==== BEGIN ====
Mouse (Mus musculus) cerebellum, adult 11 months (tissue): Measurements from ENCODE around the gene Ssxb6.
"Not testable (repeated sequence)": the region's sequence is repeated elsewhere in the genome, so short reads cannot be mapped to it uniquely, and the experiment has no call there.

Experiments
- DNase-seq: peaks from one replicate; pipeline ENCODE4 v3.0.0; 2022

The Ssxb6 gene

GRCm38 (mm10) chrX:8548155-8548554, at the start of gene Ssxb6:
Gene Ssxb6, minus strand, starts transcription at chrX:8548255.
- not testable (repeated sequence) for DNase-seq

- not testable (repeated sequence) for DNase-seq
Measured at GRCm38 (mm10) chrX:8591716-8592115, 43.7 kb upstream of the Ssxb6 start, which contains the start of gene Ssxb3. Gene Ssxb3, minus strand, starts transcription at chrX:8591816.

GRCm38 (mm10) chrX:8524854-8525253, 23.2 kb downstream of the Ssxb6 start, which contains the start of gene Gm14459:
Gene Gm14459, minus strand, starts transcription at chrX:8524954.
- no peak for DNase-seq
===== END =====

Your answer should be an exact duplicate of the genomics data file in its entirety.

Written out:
Mouse (Mus musculus) cerebellum, adult 11 months (tissue): Measurements from ENCODE around the gene Ssxb6.
"Not testable (repeated sequence)": the region's sequence is repeated elsewhere in the genome, so short reads cannot be mapped to it uniquely, and the experiment has no call there.

Experiments
- DNase-seq: peaks from one replicate; pipeline ENCODE4 v3.0.0; 2022

The Ssxb6 gene

GRCm38 (mm10) chrX:8548155-8548554, at the start of gene Ssxb6:
Gene Ssxb6, minus strand, starts transcription at chrX:8548255.
- not testable (repeated sequence) for DNase-seq

- not testable (repeated sequence) for DNase-seq
Measured at GRCm38 (mm10) chrX:8591716-8592115, 43.7 kb upstream of the Ssxb6 start, which contains the start of gene Ssxb3. Gene Ssxb3, minus strand, starts transcription at chrX:8591816.

GRCm38 (mm10) chrX:8524854-8525253, 23.2 kb downstream of the Ssxb6 start, which contains the start of gene Gm14459:
Gene Gm14459, minus strand, starts transcription at chrX:8524954.
- no peak for DNase-seq